Targeting the Melanocyte Lineage in Development and Melanoma
Melanoma (cancer of the melanocyte) kills over 20,000 Europeans each year and incidence continues to rise rapidly. BRAFV600E inhibitors and immune therapy have led to clinically significant improvements in outcomes for melanoma patients, yet many patients with metastatic melanoma rapidly succumb to the disease due to eventual chemoresistance, or insensitivity to the drug. Thus, it is critical to identify new therapies that can act alone, or be combined with available treatments for enhanced efficacy and/or to overcome drug resistance.
Our research is focused on understanding how melanocytes – the pigment cells that become melanoma – develop, divide, migrate and maintain homeostasis within their microenvironment, as well as the genetic and cellular events that cause melanocytes to form moles and their progression to invasive cancer. To do this, we use the zebrafish system, which allows both the visualization of developing and migrating melanocytes, as well as their aberrant progression to melanoma.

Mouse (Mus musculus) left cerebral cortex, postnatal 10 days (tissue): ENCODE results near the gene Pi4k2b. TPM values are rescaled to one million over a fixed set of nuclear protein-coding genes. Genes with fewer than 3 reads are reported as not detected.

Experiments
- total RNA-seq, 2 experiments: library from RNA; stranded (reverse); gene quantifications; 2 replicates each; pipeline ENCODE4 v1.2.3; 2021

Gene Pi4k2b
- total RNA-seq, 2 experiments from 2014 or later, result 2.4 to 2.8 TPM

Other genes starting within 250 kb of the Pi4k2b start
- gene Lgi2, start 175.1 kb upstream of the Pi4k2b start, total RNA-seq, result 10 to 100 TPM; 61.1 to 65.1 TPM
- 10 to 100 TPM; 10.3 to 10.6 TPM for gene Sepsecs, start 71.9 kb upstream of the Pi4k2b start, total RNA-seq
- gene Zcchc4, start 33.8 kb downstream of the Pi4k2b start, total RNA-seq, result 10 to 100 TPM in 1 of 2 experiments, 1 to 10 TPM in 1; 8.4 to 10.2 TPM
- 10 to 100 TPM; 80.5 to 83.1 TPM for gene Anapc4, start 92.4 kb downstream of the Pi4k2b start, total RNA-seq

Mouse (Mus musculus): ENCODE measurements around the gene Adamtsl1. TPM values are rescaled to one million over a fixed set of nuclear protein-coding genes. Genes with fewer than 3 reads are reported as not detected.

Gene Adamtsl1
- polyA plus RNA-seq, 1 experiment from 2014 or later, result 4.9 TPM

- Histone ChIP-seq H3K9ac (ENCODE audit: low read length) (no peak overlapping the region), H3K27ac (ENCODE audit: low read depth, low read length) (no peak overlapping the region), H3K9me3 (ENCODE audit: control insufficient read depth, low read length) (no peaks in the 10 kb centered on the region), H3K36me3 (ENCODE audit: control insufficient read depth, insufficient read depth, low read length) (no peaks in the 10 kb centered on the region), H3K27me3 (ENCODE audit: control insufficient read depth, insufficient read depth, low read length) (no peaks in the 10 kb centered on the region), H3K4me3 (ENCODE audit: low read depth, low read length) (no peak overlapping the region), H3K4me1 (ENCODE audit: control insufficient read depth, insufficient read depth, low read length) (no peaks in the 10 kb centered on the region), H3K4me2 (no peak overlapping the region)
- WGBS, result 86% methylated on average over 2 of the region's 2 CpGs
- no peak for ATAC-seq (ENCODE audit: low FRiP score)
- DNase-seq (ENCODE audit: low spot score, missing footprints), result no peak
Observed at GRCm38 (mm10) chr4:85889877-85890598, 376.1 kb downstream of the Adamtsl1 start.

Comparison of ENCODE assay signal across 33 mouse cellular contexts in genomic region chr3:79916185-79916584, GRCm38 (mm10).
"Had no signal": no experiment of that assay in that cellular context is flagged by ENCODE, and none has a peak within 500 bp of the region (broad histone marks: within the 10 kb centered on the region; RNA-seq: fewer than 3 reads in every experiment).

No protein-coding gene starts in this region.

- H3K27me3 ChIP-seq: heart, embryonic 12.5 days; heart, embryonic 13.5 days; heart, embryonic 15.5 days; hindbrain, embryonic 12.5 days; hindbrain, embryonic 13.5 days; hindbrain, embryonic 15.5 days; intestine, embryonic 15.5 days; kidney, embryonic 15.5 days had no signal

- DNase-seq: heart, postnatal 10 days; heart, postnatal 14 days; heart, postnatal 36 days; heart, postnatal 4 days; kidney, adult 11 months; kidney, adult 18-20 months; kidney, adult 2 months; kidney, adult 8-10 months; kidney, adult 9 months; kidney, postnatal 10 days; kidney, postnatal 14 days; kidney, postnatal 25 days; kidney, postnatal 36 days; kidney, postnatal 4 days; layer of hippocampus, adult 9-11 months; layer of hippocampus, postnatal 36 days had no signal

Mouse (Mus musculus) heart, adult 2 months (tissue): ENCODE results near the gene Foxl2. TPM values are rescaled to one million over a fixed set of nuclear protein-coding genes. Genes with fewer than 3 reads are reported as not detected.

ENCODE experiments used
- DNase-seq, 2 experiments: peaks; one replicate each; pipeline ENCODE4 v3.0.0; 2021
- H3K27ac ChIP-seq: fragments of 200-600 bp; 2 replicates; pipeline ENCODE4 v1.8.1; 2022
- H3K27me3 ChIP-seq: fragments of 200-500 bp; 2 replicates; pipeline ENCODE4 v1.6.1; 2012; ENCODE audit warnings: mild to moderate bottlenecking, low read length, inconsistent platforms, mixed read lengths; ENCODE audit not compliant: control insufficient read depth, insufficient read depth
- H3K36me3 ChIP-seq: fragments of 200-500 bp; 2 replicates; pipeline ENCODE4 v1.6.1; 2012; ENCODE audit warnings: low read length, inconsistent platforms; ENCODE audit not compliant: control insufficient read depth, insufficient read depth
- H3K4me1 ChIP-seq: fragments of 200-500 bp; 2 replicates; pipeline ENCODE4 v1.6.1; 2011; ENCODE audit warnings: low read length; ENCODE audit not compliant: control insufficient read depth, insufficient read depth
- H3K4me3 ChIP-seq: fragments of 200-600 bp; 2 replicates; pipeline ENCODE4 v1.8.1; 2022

The zebrafish is a powerful model system to study developmental biology, chemical biology and disease models. Due to the similar genetic, molecular and cancer pathology between humans and fish, our melanoma progression model can be viewed as an important starting point for identifying novel genes, environmental conditions, and therapeutic compounds that affect melanoma progression.
We use genetics and chemical-biology to discover the fundamental processes that contribute to melanocyte development during embryogenesis, and explore how these processes contribute to melanoma development. Our lab at the MRC Human Genetics Unit has close collaborations with the Edinburgh Cancer Research Centre, and ultimately we aim to translate our discoveries in zebrafish to the understanding and treatment of human disease. We have two zebrafish facilities at the IGMM, and access to a wide range of transgenic and genetic lines, diverse chemical libraries, and state-of-the-art imaging facilities.
|Dr E. Elizabeth Patton||Group Leader|
|Alessandro Brombin||Postdoctoral Fellow|
|Hannah Brunsdon||Postdoctoral Fellow|
|Jeanette Johannson||Postdoctoral Fellow|
|Sana Sarvi||Postdoctoral Fellow|
|Sonia Wojciechowska||Research Fellow|
|Zhiqiang Zeng||Senior Research Assistant|
|Andrea Coates||PhD student|
|Richard Crispin||PhD student|
Melanoma, Melanocyte, Zebrafish, Disease models, Chemical genetics
Chemical biology, Drug target ID, CRISPR mutations